The president recently visited Mulago and must have seen how destructive his leadership has been. The hospital looks like an overcrowded refugee camp dirty, murky and smelly. It serves more as a death trap than a treatment centre. Its fate is shared by other public hospitals in the country. 

Meanwhile, our self-proclaimed anti-colonialist flies his children to Germany and Spain for world class medical attention at public expense even when the issue is to deliver babies. He even has audacity to write in national newspapers about his contempt for Ugandan doctors. 

When I visit Rwanda, a country Ugandans used to consider inferior to ours, I am always intrigued at how President Paul Kagame has reconstructed a national vision for his country. There is a sense of purpose that runs through all layers of government. Public officials young and old, in high and low places wear pride and confidence that they are rebuilding their country. The streets are clean, the roads paved, public lawns mowed, public gardens tended to and palm trees watered. At King Faisal Hospital, you are impressed by the cleanliness of the place.

Patients in Mulago complain that doctors do not attend to them, nurses sell them drugs they are supposed to get for free, windows in wards are broken, mosquitoes fly with impunity, patients have to bring their own mattresses and mosquito nets, the washrooms are smelly, the floors are dirty, etc. At King Faisal, every bed has a mattress, a mosquito net and white bed sheets and every patient is given a menu to choose what to eat or drink eggs, fruits, milk, juice it is like a five-star hotel. Doctors (many of whom are Ugandans working as expatriates) make regular checks, nurses care, drugs are in plenty and there is a sense of purpose.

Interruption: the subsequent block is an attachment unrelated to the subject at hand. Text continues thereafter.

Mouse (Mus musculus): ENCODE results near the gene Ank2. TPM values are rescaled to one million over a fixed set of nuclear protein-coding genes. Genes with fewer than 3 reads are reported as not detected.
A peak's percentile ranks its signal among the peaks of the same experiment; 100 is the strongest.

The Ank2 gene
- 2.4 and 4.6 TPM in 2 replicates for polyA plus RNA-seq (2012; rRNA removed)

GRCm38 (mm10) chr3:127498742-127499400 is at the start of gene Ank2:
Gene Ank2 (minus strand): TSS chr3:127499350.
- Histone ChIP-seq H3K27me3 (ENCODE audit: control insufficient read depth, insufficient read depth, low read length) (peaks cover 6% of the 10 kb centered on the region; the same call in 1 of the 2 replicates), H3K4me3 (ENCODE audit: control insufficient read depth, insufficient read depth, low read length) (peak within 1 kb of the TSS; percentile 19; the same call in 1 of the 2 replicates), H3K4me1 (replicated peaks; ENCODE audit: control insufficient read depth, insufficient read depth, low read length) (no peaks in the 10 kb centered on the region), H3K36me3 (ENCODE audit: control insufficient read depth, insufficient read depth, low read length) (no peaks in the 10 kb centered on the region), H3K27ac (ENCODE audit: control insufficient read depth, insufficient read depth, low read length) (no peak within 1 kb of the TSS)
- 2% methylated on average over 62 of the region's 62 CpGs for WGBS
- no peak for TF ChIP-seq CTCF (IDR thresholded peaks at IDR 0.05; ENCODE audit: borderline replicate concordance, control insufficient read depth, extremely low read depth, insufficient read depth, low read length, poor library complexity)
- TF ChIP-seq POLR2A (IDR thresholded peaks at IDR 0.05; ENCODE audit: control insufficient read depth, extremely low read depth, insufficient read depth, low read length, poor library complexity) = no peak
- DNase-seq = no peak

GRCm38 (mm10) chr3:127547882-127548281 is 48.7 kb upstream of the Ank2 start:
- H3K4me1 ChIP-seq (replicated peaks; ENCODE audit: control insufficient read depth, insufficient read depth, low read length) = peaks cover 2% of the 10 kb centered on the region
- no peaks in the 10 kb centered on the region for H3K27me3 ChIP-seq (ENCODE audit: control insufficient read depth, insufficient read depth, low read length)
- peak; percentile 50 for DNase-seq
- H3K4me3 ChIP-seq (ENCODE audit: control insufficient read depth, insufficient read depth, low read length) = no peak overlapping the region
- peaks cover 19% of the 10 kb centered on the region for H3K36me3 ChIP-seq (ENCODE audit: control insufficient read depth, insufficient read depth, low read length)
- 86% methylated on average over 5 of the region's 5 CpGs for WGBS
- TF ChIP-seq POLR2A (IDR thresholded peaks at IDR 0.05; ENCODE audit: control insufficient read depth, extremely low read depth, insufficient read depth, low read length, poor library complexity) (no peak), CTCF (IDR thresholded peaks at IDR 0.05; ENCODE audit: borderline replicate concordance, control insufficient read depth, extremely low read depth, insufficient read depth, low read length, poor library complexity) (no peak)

Musevenis behaviour has been accompanied by the exodus of his lieutenants in cabinet, parliament, army, security and civil service from public health and education services. These have been followed by the new-rich in the private sector. Today, everyone who is anyone send their children to hospitals and schools abroad. Those who cannot afford send them to private ones in Uganda. Since the most powerful and articulate citizens no longer use public education and health, these services have been robbed of voice i.e. those with the capacity to speak out about this problem in the corridors of power have little stake in doing so.

These failures and dysfunctions have not gone unnoticed by the public. There is widespread resentment against government across the country. I spent my last Christmas holidays in Kabarole District. I held 11 discussions with groups of ordinary citizens (Americans call them Town Hall meetings). Kabarole has been the bastion of support for Museveni. I was shocked, but not surprised, at the amount of discontent among ordinary people. If a Museveni stronghold is this resentful, why is the opposition to the president weak and divided? It is here that we need to understand the contradictory nature of Musevenis tenure, a subject I will return to next week.